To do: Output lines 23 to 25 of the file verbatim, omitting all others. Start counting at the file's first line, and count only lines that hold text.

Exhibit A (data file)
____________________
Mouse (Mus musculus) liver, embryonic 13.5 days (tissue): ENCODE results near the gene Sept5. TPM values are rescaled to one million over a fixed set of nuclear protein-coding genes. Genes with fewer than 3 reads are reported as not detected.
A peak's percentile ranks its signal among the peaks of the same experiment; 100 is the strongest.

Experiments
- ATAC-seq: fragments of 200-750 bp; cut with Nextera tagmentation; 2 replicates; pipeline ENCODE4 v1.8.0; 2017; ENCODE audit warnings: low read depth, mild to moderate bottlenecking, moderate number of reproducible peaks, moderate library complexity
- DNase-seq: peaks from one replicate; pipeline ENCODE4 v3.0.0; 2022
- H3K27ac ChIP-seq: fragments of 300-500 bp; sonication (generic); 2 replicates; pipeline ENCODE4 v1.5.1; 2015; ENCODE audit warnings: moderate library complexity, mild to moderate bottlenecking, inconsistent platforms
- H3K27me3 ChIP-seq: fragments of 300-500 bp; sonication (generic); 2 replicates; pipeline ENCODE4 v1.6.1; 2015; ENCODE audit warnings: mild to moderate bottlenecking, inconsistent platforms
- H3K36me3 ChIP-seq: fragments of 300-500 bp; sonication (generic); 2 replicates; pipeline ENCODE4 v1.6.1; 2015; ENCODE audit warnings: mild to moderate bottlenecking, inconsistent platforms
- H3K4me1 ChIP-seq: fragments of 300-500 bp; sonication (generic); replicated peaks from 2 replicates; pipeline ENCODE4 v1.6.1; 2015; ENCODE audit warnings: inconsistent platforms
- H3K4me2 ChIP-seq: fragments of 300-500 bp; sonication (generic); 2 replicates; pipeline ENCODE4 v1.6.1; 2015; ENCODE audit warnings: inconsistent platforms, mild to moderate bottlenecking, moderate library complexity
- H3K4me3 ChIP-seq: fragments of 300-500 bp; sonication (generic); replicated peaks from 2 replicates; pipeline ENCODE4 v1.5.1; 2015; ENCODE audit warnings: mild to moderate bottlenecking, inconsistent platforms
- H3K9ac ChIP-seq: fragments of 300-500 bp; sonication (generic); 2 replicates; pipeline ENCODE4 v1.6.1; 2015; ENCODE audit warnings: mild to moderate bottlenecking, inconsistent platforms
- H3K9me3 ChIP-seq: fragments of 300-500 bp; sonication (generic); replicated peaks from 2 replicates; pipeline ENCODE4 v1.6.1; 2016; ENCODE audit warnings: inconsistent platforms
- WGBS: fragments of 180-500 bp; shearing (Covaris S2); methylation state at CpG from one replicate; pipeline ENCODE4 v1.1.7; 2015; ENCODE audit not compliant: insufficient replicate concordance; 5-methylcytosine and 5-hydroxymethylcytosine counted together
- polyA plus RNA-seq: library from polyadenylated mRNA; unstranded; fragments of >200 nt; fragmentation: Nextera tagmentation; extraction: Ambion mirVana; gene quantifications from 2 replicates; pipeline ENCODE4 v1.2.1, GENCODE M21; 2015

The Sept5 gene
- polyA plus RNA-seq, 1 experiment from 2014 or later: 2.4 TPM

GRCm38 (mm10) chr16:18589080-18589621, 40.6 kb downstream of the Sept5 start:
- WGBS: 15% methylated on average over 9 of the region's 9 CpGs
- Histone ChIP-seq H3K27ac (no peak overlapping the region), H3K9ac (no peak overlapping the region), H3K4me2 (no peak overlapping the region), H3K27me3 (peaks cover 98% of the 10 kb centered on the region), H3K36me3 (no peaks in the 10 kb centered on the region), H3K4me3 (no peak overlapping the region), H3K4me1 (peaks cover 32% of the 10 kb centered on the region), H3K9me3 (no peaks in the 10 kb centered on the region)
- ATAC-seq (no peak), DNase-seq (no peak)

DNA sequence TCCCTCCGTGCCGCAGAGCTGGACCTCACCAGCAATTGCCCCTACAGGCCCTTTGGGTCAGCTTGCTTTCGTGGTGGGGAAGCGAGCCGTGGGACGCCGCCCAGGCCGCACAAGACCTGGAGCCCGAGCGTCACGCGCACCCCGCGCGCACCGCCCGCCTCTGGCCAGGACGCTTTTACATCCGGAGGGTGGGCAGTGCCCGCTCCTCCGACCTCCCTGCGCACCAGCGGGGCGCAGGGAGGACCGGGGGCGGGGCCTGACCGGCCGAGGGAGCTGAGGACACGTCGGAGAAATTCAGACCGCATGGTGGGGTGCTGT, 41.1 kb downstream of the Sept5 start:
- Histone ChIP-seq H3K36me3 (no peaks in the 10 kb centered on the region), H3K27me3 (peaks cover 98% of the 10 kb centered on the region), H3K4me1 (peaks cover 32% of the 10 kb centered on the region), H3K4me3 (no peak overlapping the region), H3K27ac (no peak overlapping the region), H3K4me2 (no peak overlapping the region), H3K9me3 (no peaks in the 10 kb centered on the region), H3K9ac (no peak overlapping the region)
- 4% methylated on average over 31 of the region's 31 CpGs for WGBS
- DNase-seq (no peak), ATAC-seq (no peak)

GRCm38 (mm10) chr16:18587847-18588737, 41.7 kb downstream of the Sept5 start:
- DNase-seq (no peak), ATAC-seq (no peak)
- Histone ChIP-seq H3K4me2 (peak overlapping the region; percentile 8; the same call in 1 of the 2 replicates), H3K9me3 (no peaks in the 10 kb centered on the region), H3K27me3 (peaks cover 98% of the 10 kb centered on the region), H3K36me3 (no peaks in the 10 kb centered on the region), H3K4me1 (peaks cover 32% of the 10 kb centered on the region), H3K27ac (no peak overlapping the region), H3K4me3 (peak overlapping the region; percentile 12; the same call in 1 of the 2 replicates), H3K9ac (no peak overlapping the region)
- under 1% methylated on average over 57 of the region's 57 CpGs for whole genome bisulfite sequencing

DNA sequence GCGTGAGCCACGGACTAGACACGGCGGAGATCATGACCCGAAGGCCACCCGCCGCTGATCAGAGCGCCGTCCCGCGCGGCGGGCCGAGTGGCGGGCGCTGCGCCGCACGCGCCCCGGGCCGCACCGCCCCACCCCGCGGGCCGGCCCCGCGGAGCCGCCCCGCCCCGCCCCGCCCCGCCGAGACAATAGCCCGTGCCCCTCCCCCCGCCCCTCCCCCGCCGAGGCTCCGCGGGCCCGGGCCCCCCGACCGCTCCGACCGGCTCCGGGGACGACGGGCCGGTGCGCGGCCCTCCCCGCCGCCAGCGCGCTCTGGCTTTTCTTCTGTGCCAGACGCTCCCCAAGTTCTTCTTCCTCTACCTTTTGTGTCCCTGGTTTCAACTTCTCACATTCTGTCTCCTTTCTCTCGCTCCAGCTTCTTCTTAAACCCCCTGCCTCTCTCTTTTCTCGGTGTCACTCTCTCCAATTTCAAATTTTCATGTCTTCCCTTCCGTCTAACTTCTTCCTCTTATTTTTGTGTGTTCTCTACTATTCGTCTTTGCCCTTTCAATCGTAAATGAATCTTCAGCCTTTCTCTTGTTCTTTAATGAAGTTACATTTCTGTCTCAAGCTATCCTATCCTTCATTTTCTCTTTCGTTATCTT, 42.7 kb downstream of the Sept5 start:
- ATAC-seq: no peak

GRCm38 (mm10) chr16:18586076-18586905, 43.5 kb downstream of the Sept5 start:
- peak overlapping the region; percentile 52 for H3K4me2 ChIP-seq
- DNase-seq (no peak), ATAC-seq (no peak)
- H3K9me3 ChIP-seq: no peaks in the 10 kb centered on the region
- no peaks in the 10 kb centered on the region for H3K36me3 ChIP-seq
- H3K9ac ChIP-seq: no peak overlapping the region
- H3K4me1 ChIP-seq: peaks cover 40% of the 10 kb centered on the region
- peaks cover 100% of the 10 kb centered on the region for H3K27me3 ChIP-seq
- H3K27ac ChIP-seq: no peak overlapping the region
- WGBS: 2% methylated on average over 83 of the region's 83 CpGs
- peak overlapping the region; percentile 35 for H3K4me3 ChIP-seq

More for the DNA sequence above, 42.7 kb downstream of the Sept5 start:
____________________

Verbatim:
- Histone ChIP-seq H3K36me3 (no peaks in the 10 kb centered on the region), H3K27me3 (peaks cover 98% of the 10 kb centered on the region), H3K4me1 (peaks cover 32% of the 10 kb centered on the region), H3K4me3 (no peak overlapping the region), H3K27ac (no peak overlapping the region), H3K4me2 (no peak overlapping the region), H3K9me3 (no peaks in the 10 kb centered on the region), H3K9ac (no peak overlapping the region)
- 4% methylated on average over 31 of the region's 31 CpGs for WGBS
- DNase-seq (no peak), ATAC-seq (no peak)